a1 Harvard University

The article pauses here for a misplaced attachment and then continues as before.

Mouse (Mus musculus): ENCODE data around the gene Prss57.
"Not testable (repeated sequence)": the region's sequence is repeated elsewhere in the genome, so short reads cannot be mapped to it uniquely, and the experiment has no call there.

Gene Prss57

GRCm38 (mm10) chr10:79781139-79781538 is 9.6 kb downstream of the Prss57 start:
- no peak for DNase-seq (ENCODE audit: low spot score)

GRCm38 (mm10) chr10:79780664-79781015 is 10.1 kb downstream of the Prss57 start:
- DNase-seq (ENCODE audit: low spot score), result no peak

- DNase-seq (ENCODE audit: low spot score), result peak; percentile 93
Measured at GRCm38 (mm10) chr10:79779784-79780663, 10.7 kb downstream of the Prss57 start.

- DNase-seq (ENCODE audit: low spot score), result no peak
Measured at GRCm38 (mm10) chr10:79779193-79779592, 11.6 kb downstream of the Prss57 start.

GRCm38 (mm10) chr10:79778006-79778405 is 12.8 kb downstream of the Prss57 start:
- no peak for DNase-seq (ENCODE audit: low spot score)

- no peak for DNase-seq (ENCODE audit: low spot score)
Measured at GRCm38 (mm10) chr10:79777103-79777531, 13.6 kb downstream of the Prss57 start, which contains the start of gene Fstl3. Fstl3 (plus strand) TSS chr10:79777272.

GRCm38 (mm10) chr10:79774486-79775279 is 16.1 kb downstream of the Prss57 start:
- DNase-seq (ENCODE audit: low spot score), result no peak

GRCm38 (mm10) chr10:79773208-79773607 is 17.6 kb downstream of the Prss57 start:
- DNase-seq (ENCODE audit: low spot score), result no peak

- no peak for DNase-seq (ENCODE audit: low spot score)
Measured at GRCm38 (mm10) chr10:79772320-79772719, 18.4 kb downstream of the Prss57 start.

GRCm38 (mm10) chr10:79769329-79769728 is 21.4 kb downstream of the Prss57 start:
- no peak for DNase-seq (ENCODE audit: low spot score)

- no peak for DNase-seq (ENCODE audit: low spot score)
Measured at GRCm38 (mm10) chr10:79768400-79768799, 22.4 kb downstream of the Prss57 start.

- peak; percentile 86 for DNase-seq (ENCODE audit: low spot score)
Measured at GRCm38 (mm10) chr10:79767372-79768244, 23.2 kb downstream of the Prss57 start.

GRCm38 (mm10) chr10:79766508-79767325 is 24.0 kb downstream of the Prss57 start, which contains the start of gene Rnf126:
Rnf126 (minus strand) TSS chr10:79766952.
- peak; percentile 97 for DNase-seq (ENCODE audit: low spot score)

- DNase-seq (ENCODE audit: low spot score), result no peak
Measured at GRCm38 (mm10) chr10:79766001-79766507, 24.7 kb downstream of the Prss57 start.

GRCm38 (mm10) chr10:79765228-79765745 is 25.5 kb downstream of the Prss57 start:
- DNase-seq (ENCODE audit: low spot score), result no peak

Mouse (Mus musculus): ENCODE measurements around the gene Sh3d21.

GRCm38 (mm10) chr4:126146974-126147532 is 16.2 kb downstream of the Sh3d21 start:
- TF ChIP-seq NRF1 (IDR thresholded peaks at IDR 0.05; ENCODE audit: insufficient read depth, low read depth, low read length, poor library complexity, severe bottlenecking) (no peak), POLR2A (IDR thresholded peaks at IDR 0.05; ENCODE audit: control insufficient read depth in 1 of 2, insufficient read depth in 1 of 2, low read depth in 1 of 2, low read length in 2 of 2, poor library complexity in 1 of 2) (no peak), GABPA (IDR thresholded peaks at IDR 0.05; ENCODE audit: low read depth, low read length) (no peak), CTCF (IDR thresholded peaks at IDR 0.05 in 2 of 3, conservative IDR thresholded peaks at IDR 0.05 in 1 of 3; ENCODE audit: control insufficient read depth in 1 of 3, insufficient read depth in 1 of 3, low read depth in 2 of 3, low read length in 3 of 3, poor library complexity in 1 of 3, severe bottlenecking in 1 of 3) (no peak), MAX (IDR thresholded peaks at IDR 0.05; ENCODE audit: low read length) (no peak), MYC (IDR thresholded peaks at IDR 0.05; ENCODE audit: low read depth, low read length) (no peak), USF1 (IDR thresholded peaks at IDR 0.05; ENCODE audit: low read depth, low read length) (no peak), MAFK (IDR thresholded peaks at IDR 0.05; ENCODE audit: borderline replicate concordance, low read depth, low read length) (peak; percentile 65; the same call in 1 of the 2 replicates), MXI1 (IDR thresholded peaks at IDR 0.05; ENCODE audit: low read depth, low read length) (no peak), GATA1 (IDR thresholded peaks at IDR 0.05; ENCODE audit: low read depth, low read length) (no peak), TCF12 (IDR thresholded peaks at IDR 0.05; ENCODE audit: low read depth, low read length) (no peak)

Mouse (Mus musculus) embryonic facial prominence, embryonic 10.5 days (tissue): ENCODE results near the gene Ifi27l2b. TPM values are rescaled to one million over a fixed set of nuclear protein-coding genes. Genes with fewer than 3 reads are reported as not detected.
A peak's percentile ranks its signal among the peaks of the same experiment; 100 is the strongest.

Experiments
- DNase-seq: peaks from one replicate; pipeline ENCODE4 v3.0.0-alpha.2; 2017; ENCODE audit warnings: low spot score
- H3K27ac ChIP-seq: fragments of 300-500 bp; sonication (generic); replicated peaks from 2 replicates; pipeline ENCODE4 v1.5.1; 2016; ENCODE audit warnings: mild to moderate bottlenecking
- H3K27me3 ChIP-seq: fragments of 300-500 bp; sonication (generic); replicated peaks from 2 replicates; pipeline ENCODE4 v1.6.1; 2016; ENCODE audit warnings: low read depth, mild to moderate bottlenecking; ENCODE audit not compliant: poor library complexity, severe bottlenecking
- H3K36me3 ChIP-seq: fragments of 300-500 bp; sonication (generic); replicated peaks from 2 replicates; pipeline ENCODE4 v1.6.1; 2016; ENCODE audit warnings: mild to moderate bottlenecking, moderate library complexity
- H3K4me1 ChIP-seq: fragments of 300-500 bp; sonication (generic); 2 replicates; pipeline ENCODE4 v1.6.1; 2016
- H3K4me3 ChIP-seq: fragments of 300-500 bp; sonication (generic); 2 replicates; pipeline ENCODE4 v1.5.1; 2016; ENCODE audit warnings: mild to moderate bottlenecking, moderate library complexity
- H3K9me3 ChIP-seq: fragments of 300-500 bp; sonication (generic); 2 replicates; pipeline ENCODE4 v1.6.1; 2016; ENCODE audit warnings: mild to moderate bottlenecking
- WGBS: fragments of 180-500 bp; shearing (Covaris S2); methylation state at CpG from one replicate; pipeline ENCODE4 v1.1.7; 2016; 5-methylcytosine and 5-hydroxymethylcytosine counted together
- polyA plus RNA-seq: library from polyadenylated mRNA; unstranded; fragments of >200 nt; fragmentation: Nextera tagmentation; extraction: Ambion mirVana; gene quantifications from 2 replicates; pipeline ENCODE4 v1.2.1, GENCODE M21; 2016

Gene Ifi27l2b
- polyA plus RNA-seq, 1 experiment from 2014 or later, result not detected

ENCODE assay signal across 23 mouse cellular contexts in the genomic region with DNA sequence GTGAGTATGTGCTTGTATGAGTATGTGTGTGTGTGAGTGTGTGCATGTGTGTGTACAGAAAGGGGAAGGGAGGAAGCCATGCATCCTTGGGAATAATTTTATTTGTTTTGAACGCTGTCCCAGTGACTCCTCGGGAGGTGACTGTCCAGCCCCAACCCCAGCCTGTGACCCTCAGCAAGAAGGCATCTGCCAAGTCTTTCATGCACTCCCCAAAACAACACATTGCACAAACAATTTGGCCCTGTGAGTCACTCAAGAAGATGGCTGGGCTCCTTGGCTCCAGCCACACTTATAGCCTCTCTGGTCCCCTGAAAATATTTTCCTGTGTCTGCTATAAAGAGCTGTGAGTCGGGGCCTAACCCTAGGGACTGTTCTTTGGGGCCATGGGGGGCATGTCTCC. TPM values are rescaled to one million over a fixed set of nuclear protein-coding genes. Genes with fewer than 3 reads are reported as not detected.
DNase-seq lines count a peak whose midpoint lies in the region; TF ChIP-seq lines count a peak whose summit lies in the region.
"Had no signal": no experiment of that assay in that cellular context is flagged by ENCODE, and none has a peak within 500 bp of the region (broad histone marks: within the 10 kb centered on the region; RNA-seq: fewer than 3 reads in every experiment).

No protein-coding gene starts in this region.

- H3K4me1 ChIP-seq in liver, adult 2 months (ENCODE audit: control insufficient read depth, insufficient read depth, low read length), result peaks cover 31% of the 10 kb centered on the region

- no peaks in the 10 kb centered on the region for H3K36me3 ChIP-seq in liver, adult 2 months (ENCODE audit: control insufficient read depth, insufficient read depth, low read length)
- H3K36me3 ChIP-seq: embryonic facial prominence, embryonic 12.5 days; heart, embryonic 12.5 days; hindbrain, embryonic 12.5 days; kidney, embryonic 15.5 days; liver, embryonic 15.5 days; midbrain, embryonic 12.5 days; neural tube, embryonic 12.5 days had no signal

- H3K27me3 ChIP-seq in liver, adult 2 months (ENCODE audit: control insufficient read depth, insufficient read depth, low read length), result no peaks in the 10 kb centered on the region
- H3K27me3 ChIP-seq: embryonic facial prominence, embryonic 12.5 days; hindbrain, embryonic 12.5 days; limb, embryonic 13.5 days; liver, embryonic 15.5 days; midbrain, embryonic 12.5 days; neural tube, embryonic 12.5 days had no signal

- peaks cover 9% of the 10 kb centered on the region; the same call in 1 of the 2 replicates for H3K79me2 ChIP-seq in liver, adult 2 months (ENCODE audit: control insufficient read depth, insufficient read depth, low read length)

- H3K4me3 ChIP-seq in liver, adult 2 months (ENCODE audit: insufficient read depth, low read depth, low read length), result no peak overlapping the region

In the summer of 1925, a revolt erupted in the French mandated territories of Syria and Lebanon and rapidly spread throughout the area. The French army of the Levant seemed powerless to halt it. By autumn, no part of Syria or Lebanon was secure against sudden disruption of life and property. Stories of French incompetence, impotence, and arrogance were widely circulated in the Syrian and European press. The Permanent Mandates Commission of the League of Nations, in a rare exercise of its limited powers, refused to accept the French report for 1925, which covered only the comparatively calm period preceding the revolt, and demanded instead a full account of the disturbances, as well as the restoration of peace in the mandate. In October, when rebels infiltrated Damascus, the French military administration took a drastic step to end the revolt. Without warning, General Sarrail, the high commissioner, ordered the ancient city bombarded continuously for nearly twenty-four hours. When the smoke lifted, much of Damascus was in ruins; the reported loss of life and property appalled world opinion and galvanized Arab dissidents. A torrent of violent and emotional criticism was unleashed. In some quarters it was even hinted that the League of Nations would remove the mandate from French control. Yet less than a year later, the revolt had been quashed and France's hold on the mandate was so secured internationally that it survived into World War II.